Leopard Syndrome

What is LEOPARD Syndrome?

LEOPARD Syndrome is a multifaceted  genetic disorder. The acronyms of this rare syndrome itself provide the detail expression  of the associated complexity.

L:  Lentigines, means numerous visible blackish or dark brownish spots on the skin;

E: Electrocardiographic conduction defects means irregularity of the electrical impulse generation and transmission of the heart;

O: Ocular hypertelorism means wide- spaced eyes;

P: Pulmonary stenosis means obstructed blood outflow from the lower right chamber (right ventricle) of the heart;

A: Abnormalities of the genitals;

R: Retarded growth, which leads to short physic;

D: Deafness means sensorineural hearing loss due to faulty functioning of the inner ear. (1,3)

LEOPARD Syndrome Symptoms meaning

Image 1 – LEOPARD Syndrome Definition

Clinical presentation

The symptoms related contract is common in LEOPARD Syndrome. Some patients have partial symptom development, while others may develop a complete list of symptoms. Severity is also depends upon the affected organ system.

Facial characteristics

The facial abnormalities are not distinct at the time of birth in LEOPARD Syndrome. The child has developed multiple distinct Dysmorphic features with increasing of age, which include:

  • Hypertelorism: orbits are distantly apart from each other
  • Flat nasal bridge
  • Dysmorphic ears
  • Low-set ears
  • Thick lips
  • Drooping or falling of the upper eyelid (palpebral ptosis)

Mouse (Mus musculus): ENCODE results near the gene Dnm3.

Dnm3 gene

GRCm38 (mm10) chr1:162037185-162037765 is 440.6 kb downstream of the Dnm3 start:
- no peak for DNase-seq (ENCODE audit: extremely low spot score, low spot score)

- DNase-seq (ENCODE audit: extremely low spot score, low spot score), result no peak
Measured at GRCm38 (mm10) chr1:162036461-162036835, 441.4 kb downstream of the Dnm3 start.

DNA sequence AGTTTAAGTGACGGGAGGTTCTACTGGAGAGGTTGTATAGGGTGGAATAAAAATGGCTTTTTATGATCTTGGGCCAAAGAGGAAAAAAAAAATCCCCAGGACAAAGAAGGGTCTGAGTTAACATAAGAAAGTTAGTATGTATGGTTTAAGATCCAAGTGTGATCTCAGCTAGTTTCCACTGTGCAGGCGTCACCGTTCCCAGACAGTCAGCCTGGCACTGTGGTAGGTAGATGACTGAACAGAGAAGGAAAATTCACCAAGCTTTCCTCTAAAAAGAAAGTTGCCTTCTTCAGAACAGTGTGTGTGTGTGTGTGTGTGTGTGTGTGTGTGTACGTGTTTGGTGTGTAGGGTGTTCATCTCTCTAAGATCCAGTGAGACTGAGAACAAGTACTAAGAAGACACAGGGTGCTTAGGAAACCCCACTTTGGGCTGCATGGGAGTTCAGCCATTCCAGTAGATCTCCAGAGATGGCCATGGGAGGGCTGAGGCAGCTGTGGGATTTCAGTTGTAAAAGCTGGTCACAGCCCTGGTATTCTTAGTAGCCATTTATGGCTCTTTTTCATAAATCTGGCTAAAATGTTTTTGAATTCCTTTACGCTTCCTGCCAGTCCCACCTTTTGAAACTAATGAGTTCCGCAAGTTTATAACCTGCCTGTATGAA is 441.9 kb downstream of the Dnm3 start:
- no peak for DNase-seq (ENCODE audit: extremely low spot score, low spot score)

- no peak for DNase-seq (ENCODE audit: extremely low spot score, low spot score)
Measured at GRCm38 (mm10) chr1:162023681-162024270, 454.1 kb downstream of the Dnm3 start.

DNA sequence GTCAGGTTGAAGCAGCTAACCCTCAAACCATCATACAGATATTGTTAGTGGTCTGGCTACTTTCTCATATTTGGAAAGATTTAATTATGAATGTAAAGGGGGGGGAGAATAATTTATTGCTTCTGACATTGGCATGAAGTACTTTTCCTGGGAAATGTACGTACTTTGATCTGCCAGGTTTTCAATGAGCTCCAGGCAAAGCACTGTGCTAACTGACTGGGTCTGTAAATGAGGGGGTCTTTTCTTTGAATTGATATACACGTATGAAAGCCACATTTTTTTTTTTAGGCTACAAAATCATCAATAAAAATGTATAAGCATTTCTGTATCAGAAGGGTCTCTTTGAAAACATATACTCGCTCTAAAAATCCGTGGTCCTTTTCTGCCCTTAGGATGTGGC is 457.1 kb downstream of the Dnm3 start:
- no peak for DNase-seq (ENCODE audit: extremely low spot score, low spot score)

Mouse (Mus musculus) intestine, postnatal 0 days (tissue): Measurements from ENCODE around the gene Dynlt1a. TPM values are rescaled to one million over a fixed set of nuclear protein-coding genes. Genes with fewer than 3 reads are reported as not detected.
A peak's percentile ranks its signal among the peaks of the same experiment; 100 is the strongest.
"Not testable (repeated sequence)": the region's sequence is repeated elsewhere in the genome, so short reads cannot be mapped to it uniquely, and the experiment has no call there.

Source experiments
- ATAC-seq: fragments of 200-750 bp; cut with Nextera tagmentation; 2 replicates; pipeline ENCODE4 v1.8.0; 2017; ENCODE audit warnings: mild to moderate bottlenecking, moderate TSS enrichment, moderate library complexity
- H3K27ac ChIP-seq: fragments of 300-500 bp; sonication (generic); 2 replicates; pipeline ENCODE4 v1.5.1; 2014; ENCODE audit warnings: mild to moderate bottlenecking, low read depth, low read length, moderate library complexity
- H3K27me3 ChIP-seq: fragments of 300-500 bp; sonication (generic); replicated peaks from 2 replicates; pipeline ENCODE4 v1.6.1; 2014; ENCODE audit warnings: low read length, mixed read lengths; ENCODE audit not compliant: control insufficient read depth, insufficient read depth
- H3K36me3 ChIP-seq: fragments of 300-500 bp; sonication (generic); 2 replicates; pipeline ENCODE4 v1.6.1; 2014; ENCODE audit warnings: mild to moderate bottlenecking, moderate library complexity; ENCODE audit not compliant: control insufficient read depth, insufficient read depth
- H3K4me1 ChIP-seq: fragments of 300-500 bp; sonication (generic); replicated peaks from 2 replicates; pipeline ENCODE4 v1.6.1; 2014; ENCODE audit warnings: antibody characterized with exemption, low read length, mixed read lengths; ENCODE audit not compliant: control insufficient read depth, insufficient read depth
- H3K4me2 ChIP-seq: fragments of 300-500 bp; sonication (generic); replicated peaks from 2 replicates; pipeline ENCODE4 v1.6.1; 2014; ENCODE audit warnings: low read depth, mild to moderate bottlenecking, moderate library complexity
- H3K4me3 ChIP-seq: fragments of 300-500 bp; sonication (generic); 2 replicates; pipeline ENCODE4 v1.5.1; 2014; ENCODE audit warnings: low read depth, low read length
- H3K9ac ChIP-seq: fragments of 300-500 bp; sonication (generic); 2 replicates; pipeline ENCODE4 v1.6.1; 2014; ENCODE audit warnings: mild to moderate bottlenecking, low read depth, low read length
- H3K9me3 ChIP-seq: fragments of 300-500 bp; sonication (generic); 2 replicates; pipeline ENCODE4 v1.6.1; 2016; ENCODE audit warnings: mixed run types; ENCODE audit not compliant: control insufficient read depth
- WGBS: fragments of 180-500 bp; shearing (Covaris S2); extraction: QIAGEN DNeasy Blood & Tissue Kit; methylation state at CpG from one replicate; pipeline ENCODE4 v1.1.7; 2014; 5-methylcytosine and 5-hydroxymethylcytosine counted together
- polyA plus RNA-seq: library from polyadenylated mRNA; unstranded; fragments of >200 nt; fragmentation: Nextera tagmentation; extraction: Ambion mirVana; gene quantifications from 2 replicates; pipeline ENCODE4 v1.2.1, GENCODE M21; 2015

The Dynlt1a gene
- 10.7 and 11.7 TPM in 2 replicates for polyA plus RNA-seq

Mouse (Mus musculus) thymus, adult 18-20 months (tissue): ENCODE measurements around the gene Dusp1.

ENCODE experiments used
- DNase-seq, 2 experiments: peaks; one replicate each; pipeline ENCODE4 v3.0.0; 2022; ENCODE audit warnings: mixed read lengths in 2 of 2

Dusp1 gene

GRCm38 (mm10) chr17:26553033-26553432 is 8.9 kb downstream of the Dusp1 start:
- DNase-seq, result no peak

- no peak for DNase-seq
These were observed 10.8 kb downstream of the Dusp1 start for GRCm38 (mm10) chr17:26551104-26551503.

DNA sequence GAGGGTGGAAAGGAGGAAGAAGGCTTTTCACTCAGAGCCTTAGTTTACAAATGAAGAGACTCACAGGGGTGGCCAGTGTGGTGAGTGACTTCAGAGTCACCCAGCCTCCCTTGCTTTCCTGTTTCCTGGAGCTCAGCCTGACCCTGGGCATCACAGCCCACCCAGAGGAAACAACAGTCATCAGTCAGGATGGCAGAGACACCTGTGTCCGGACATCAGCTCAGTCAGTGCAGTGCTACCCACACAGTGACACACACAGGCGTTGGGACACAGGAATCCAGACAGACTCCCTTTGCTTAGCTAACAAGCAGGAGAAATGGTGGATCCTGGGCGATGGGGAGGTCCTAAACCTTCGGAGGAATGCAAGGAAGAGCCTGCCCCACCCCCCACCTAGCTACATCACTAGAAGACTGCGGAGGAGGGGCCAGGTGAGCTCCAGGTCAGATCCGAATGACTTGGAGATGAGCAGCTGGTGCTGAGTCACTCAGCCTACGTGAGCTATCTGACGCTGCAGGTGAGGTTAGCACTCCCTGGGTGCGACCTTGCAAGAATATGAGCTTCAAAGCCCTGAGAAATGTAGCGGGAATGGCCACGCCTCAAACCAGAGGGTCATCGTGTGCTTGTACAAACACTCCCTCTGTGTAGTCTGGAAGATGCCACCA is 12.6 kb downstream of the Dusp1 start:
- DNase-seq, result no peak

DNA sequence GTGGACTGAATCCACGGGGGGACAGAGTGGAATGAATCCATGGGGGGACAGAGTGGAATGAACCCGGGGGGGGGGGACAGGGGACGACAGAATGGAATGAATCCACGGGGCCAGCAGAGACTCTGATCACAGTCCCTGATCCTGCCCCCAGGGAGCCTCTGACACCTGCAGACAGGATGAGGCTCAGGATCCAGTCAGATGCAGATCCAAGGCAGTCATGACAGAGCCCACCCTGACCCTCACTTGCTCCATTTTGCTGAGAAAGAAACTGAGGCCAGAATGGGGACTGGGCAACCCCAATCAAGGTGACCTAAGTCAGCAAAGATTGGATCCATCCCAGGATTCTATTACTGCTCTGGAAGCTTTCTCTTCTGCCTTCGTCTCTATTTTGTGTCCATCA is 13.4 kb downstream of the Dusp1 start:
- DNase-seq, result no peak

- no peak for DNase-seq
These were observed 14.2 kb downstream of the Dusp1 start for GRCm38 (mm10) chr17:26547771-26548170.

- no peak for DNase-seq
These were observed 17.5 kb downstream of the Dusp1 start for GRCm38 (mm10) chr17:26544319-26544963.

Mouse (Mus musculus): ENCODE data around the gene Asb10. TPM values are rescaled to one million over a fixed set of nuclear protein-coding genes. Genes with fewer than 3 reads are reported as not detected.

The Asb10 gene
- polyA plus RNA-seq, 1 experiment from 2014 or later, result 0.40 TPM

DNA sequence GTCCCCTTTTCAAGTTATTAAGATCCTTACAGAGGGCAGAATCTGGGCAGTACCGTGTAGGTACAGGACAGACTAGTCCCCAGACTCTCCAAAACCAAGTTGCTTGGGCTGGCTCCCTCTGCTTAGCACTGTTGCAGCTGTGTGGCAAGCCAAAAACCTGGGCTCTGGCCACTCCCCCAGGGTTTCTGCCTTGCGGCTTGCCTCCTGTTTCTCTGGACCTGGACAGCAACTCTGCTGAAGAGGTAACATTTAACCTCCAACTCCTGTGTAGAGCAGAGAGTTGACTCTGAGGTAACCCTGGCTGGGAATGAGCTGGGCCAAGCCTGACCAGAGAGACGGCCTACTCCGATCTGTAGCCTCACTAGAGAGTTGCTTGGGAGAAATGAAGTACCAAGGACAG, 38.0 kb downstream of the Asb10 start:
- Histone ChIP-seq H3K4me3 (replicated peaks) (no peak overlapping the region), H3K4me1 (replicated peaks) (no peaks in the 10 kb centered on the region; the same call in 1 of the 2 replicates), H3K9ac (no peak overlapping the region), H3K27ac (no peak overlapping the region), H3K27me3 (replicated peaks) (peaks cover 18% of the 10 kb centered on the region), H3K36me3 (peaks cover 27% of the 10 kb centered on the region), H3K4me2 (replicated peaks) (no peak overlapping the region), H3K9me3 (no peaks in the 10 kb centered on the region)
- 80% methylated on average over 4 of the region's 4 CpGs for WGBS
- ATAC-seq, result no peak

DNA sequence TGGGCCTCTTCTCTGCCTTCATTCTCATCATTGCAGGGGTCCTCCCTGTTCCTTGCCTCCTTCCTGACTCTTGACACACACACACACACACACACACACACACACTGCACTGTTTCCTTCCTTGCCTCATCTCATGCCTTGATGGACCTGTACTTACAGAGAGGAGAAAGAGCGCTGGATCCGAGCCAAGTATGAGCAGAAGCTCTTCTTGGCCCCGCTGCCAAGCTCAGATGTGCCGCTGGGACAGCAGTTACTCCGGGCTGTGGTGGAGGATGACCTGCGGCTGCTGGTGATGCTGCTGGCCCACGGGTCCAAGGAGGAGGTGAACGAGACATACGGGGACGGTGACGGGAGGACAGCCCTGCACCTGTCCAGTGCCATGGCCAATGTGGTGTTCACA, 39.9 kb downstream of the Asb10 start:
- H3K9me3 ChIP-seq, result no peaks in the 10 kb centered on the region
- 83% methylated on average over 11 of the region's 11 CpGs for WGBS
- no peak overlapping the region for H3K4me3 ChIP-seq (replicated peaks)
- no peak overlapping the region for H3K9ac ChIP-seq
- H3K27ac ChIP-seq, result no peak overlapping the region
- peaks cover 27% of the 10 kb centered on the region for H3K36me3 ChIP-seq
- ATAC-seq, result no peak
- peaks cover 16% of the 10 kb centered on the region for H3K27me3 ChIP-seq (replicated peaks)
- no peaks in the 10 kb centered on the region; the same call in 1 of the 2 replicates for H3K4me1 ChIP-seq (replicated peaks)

• Wrinkled skin

Anomalies of Cardiovascular system

The heart related problems with LEOPARD Syndrome are individual specific and that can be observed in abnormal electrocardiogram findings. The most common cardiac  and associated problems are as follows:

  • Hypertrophic cardiomyopathy is most common features and mainly affect left ventricle. This leads to significant obstructive left ventricular outflow.
  • Prolonged QTc
  • Conduction defects
  • Pulmonary valve stenosis
  • Mitral valve prolapse

Following  are the less commonly heart related problems also observed:

  • Coronary artery abnormalities,
  • Atrial and atrioventricular septal defects,
  • Apical aneurysm and non compaction of the left ventricle,
  • Isolated left ventricular enlargement
  • Multiple ventricular septal defects
  • Endocardial fibroelastosis


The specific clinical presentation of LEOPARD Syndrome is  Lentigines. The lentigines are looks like not elevated, blackish or brownish macules, distinctly appear on the face, neck, and trunk, but limited in the mucosa.

Usually lentigines are visible at the age of 4 to 5 years old and rapidly spread. The number of these distinct spots becomes more than a thousand within adolescent age. The rate of progression does not depend on direct sun exposure. The color of the lentigines is not specific, but it has been observed that the color is darker in dark skinned individual. In rare cases, hypo-pigmented skin is also noticeable.

Physical development

The birth weight is normal in LEOPARD Syndrome, but gradually growth becomes retarded with increasing of age.

Bone abnormality

The following bone or skeletal system abnormalities are observed in LEOPARD Syndrome;

  • Wide chest
  • Pectus carinatum (protrusion of the sternum and ribs)
  • Excavatum (sunken sternum)
  • Mandibular prognathism or protruding jaw
  • Winging of the scapulae
  • Scoliosis (spine curvature towards the side)
  • Hyperflexibile joint

Genitourinary and renal anomalies

The following genital and urological abnormalities are associated with LEOPARD Syndrome:

  • Bilateral cryptorchidism  (nonexistence of both testes)in affected male
  • Hypospadia (opening of the urethra does not located at the tip of the penis, present in underside) in men
  • Genital hypoplasia in male
  • Reduced male fertility.
  • Delayed puberty and hypo-plastic